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RE: CIDR Report
- From: Roeland Meyer (E-mail)
- Date: Sat May 13 15:52:05 2000
> Danny McPherson: Saturday, May 13, 2000 12:08 PM
> Perhaps part of the problem is this preconceived assumption
> that one requires
> portable address space and at least one unique AS number to
> be able to connect
> to the Internet in any reasonable manner, even if they're
> single-homed, or
> multi-homed to a single provider, etc.. Given, there are
> plenty of instances
> where it's indeed the optimal approach, but it's far from
> being the norm, even
> though it often seems to be evangelized as such.
But, that isn't the problem that is presented. Redefining the problem away, won't solve the problem. That is what you are doing here, unless I completely misread your message. The conditions that I present are;
1) Multiple upstream providers (No single upstream provider can cover all locations).
2) Widely dispersed organization (even, multiple RIRs).
3) Cost differences, between upstreams, based on location (cost optimal link, in one locale, is sub-optimal in another locale).
USWeb/CKS, now MARCHfirst: 8000 employees, over 5 continents.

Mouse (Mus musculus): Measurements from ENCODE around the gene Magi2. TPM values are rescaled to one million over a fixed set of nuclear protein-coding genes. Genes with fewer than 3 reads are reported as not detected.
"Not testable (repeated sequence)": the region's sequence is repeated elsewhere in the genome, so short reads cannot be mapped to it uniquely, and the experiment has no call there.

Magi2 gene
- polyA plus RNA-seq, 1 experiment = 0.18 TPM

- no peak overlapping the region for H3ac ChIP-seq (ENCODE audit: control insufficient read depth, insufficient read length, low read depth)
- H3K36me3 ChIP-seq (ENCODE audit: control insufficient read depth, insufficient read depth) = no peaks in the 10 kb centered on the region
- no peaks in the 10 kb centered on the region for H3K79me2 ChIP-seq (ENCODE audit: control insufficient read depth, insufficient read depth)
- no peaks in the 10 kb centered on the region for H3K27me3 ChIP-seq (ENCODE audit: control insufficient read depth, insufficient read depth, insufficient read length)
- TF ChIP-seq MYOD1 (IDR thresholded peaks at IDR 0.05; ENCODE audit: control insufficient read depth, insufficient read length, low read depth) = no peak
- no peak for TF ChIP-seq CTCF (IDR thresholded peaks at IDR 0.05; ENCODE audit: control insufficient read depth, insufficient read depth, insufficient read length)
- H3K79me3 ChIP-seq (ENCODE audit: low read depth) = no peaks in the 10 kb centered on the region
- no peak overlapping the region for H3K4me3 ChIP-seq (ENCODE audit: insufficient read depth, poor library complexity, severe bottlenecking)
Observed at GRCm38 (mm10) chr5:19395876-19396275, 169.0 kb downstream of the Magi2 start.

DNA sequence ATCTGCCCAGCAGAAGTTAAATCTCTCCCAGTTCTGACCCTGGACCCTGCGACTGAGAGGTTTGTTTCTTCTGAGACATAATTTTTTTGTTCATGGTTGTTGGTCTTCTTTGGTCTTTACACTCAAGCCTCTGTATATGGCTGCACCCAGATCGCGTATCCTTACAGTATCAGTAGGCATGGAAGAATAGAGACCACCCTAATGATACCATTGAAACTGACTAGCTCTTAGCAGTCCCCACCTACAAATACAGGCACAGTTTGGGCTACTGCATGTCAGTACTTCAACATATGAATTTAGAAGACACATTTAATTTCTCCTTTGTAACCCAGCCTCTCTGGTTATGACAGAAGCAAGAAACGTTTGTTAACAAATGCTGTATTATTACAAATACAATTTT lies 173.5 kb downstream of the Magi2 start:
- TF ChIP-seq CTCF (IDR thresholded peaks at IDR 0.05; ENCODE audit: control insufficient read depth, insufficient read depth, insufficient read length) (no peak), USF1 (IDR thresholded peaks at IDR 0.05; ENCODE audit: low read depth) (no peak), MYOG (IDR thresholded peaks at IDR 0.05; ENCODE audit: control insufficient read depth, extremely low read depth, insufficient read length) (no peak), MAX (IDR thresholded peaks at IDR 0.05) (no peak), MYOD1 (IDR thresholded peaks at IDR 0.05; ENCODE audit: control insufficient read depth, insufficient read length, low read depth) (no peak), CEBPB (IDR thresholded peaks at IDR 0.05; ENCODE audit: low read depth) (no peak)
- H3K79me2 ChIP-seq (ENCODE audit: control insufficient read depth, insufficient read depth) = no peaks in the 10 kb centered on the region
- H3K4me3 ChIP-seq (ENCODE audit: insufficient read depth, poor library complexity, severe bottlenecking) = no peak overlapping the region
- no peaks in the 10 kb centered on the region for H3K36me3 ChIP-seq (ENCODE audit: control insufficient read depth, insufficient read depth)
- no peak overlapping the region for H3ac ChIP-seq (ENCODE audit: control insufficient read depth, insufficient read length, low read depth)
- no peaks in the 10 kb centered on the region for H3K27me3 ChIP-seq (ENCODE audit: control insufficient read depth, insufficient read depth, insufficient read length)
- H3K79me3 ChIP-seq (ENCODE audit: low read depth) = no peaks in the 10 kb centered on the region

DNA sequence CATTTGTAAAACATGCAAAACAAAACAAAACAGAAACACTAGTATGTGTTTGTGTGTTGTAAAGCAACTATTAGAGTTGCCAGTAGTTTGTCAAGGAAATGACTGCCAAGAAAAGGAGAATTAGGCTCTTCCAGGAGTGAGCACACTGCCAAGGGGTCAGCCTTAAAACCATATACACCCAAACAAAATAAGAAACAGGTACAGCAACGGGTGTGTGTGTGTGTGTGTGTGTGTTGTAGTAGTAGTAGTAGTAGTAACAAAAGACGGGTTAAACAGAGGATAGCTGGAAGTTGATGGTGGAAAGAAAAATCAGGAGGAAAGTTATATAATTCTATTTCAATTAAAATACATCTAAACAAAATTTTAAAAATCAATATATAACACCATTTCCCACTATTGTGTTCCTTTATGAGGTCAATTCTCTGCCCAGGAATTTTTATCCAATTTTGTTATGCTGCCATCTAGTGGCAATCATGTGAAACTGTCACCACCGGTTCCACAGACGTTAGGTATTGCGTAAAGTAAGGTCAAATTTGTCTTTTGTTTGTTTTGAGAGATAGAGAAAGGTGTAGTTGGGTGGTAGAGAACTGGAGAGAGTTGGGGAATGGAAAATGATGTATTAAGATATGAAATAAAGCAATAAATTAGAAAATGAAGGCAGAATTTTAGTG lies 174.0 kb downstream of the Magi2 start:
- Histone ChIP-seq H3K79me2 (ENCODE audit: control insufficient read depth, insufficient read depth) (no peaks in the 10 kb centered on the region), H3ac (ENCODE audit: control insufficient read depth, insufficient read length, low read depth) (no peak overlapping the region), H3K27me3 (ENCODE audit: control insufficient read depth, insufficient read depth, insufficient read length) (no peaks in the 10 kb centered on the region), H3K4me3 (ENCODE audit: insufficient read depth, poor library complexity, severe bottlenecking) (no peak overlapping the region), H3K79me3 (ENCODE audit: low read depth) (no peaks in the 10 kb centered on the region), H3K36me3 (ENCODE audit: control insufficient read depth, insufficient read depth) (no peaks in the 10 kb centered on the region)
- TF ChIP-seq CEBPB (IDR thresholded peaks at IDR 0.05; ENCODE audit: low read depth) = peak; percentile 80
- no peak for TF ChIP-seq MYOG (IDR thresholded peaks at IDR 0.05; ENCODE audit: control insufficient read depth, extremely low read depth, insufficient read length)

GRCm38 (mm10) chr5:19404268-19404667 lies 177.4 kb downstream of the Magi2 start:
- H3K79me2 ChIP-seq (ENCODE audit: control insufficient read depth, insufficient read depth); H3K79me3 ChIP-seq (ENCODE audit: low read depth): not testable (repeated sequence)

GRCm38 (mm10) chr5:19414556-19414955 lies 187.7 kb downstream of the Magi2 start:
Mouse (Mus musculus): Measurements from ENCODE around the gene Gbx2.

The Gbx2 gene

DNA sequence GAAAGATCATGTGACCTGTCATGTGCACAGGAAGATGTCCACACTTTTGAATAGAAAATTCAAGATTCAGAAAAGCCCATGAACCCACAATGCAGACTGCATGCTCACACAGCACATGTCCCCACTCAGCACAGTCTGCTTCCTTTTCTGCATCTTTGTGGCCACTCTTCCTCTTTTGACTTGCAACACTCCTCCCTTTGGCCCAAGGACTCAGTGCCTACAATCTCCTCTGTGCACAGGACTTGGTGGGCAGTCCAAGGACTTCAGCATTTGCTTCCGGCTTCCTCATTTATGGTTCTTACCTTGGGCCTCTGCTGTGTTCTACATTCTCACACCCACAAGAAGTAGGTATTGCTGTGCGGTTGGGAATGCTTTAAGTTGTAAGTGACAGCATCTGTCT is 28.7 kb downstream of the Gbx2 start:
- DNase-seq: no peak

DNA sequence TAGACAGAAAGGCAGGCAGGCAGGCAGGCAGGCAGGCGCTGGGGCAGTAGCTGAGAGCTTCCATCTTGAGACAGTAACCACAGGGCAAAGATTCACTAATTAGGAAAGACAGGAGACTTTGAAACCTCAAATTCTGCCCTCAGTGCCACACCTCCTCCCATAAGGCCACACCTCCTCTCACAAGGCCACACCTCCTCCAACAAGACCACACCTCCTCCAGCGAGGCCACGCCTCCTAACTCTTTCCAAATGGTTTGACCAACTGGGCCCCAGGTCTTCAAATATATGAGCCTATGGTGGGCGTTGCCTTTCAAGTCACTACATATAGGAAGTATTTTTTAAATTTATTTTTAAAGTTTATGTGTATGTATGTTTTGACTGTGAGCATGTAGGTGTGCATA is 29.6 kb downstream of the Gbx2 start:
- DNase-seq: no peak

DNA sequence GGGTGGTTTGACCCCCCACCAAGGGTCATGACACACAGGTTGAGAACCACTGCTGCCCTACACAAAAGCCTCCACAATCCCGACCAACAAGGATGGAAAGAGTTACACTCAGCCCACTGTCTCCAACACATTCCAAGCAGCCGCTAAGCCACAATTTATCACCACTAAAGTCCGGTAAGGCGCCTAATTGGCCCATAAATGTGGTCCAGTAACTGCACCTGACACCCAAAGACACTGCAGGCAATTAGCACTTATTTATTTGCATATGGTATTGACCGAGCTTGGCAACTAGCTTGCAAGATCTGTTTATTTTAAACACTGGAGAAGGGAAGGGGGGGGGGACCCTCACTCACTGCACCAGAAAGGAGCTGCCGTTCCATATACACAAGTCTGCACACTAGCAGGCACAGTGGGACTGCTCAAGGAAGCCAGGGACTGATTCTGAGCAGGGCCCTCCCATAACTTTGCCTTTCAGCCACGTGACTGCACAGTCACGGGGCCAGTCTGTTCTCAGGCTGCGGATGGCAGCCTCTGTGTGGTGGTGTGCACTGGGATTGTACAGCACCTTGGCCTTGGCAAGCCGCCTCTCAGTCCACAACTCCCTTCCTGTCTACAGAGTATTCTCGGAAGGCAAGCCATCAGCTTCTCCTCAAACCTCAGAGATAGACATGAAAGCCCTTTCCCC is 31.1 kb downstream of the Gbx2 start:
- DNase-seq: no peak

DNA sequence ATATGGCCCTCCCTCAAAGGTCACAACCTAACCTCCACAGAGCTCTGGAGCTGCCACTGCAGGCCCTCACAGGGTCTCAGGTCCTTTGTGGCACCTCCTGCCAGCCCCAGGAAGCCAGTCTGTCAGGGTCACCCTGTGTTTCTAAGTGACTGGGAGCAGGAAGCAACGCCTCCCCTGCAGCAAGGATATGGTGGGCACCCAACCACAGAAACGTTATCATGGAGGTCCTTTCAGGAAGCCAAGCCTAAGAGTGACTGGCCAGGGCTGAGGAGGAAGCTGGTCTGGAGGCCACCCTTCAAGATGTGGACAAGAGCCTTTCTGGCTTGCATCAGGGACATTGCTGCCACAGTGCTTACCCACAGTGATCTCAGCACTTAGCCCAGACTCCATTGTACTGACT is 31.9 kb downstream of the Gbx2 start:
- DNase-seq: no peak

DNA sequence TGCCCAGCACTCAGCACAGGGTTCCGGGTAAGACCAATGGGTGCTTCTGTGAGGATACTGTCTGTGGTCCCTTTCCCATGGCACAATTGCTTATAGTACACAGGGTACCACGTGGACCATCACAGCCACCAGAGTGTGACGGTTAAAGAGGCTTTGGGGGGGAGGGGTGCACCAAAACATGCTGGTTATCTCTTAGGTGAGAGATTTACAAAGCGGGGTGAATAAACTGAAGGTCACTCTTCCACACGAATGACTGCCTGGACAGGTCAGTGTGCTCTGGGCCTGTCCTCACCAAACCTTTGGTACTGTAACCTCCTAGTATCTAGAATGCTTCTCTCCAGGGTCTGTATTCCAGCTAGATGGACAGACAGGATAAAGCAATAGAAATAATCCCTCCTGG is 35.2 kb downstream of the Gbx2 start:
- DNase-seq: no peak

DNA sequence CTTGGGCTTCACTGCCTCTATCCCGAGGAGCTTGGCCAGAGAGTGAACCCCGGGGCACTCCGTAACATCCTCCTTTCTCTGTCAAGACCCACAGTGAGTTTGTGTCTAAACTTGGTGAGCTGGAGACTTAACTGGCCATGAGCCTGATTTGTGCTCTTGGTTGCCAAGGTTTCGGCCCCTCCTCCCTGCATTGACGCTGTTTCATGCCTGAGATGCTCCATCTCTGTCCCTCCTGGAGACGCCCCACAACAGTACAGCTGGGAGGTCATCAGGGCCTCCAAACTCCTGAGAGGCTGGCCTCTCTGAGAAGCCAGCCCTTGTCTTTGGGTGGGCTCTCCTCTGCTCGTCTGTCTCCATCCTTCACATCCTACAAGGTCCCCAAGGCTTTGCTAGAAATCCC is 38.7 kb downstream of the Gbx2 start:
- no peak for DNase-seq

MHSC.NET: four locations in continental US, widely scattered sub-contractors.
unamed CTI development client: Hong Kong(5), AUS(6), CA/US(20), east coast/US(8), etc...
None of these are big enough to justify their own backbone operations or to buy a backbone from someone else, or there wouldn't be a problem. Paying scads of extortion money is also problematic (cheaper to simply burn the IP addresses).
> The CIDR stuff, the prefix-length filtering driven by Sean,
> Randy, myself and others over the years, the address
> portability and allocation stuff, it all feeds directly into
> this, and absolutely has a substantial impact. To toss it
> all, while forgetting about reliability and availablity,
> well, seems short-sighted to me.
I am NOT advocating tossing all of that out. I am simply bringing up a problem condition. Please, don't shoot the messenger, or otherwise get defensive (return fire is a bitch).
What I am bringing up here is that new, information-age companies, as predicted in MegaTrends over 10 years ago, are now starting to appear. They are very diffused (sparse population, over very large areas of the globe) and have connectivity needs which are both critical, yet very different from click-n-morter customers that the Big8 was built up to handle (either classful or classless). The current architecture is not handeling them very well.
The problem is currently in it's infancy, it will get much worse.
R O E L A N D M . J . M E Y E R
CEO, Morgan Hill Software Company, Inc.
An eCommerce and eBusiness practice
providing products and services for the Internet.